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  • A cartoon for use in celebrations of Random Acts of Kindness Day which is an unofficial holiday in many countries typically celebrated in February. Cartoon by John Landers (www.landers.co.uk) based on the suggested illustrating text and concept from Larry Lesser (The University of Texas at El Paso). The cartoon was first displayed on the website http://www.worldofstatistics.org on Random Acts of Kindness day in February 2014. Free to use in the classroom and on course web sites or other non-profit teaching uses.

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  • STATS magazine contains many articles that may be of interest to students of statistics and educators. Articles vary from those that are meant to teach and inform about different concepts and ideas to those that provide ideas for how to teach important topics to others. Some issues also include interesting data sets and information about ways to become more involved in the greater Statistics community.

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  • A cartoon to instigate discussions on the use of random numbers in both designing and analyzing data.The cartoon was used in the October 2018 CAUSE cartoon caption contest and the winning caption was written by Anthony Bonifonte from Denison University. The cartoon was drawn by British cartoonist John Landers (www.landers.co.uk) based on an idea by Dennis Pearl from Penn State University.

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  • A cartoon to be used in class discussions that introduce basic queueing theory. The cartoon was used in the August, 2017 CAUSE cartoon caption contest and the winning caption was submitted by Larry Lesser from The University of Texas at El Paso. The cartoon was drawn by British cartoonist John Landers (www.landers.co.uk) based on an idea by Dennis Pearl from Penn State University.

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  • A cartoon to aid in discussing Simpson's paradox by providing an illustration that an association seen in smaller groups can reverse direction when the data are aggregated. The cartoon was drawn by Britsh cartoonist John Landers based on idea from Dennis Pearl of Penn State University.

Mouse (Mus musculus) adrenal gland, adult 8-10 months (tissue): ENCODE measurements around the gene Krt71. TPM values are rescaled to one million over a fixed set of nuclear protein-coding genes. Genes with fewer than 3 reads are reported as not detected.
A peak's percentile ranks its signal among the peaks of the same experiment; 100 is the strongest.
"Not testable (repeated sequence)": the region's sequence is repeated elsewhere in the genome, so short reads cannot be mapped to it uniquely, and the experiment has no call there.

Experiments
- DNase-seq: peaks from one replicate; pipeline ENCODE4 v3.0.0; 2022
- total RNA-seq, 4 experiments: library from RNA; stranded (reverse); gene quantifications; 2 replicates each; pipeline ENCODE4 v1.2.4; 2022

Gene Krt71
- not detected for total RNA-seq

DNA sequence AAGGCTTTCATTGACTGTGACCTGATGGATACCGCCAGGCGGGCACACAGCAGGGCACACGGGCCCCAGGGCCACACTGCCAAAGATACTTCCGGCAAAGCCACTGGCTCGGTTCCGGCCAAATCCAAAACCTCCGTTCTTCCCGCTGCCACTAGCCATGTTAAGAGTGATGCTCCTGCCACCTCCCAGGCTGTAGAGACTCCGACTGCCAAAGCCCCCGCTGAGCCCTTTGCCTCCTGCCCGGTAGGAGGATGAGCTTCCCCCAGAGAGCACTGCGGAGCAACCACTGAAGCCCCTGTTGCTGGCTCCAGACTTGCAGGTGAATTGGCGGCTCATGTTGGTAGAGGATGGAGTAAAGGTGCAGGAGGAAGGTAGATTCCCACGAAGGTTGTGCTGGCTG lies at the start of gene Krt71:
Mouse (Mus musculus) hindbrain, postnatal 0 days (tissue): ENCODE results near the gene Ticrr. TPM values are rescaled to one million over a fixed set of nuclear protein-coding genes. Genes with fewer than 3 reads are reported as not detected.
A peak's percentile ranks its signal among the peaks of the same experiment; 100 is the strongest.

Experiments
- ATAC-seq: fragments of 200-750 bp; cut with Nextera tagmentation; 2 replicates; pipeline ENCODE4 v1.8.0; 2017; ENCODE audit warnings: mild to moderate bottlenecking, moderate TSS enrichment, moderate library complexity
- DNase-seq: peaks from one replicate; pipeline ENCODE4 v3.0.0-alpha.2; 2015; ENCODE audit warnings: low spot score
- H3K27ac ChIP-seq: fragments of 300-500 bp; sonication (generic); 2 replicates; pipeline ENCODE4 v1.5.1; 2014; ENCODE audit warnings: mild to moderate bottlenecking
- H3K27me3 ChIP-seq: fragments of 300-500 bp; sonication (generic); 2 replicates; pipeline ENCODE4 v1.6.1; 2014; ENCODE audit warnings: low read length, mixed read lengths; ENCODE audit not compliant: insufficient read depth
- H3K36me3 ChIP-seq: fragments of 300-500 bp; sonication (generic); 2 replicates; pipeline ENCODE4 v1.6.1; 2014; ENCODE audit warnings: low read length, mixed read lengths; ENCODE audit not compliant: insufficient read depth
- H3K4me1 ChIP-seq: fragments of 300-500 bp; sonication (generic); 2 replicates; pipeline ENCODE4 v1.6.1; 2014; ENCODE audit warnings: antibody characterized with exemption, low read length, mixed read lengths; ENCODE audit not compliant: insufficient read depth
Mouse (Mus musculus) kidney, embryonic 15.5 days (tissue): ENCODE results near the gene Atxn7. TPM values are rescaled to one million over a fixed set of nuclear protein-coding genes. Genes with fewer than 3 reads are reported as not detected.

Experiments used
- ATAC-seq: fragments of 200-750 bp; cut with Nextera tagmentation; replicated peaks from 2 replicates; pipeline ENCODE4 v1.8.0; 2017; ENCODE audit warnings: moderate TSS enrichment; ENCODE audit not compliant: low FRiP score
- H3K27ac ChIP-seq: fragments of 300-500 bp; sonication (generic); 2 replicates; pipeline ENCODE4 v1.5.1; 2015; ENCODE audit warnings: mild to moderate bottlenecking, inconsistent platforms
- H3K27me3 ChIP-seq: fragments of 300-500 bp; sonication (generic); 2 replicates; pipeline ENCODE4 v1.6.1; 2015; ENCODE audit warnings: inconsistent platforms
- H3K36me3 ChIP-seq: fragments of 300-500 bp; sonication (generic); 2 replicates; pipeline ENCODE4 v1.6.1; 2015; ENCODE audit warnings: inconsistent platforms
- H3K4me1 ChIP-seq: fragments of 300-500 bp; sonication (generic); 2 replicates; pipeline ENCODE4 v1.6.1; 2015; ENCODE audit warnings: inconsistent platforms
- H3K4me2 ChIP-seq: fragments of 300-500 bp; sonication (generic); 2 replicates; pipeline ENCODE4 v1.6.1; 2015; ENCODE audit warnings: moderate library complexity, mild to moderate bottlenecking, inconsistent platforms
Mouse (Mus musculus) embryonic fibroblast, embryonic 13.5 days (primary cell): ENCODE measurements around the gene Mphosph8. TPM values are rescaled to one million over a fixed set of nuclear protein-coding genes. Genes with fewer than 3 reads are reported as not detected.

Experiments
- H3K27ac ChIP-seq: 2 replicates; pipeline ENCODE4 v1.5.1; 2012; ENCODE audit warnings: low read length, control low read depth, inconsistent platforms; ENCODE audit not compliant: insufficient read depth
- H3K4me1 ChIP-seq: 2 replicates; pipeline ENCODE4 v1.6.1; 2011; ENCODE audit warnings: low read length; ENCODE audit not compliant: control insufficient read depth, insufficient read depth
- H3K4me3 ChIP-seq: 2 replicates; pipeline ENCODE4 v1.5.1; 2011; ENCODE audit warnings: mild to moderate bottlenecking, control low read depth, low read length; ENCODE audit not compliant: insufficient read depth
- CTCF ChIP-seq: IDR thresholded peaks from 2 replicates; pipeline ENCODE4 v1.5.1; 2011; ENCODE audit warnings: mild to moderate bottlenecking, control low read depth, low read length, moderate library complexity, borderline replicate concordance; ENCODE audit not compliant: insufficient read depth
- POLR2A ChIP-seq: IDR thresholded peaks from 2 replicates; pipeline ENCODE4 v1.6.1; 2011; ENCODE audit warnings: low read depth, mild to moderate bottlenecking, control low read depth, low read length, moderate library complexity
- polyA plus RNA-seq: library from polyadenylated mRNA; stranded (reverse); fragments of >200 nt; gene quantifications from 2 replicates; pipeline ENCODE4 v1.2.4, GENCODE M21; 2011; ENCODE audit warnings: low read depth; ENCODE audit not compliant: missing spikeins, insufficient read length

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  • A cartoon to be used as a vehicle to discuss Cornfield’s simple conditions required of a potential confounder to create a Simpson's Paradox situation The cartoon was used in the June 2018 CAUSE Cartoon Caption Contest. This winning caption was submitted by Larry Lesser from The University of Texas at El Paso. The drawing was created by British cartoonist John Landers based on an idea from Dennis Pearl of Penn State University.

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  • A cartoon suitable for use in teaching about Bayes Theorem (an obvious follow-up exercise is to ask what “P(C)” would have to be to make the “Modified Bayes Theorem” correct). The cartoon is number 2059 from the webcomic series at xkcd.com created by Randall Munroe. Free to use in the classroom and on course web sites under a creative commons attribution-non-commercial 2.5 license.

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  • A cartoon to be used for in discussing the Poisson model for the number of rare events in a fixed amount of time. The cartoon was used in the August 2018 CAUSE Cartoon Caption Contest. This caption received an honorable mention. The drawing was created by British cartoonist John Landers based on an idea from Dennis Pearl of Penn State University. The winning caption  in the August competition was "Always read the full informed consent document before signing up to be in a matched-pairs experiment," written by Greg Snow from Brigham Young University and may be found at https://www.causeweb.org/cause/resources/fun/cartoons/twins

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  • A joke to help in discussing the Geometric and Hypergeometric probability distributions.  A version of the joke was submitted to AmStat News by Sara Venkatraman, a student at Cornell University and appeared in the October, 2018 issue.  The joke was modified to relate the hypergeometric distribution to sampling without replacement by the CAUSEweb fun collection editors (Dennis Peaaerl and Larry Lesser).

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  • A statistics realted lightbulb joke connected to a key percentile of the normal curve.

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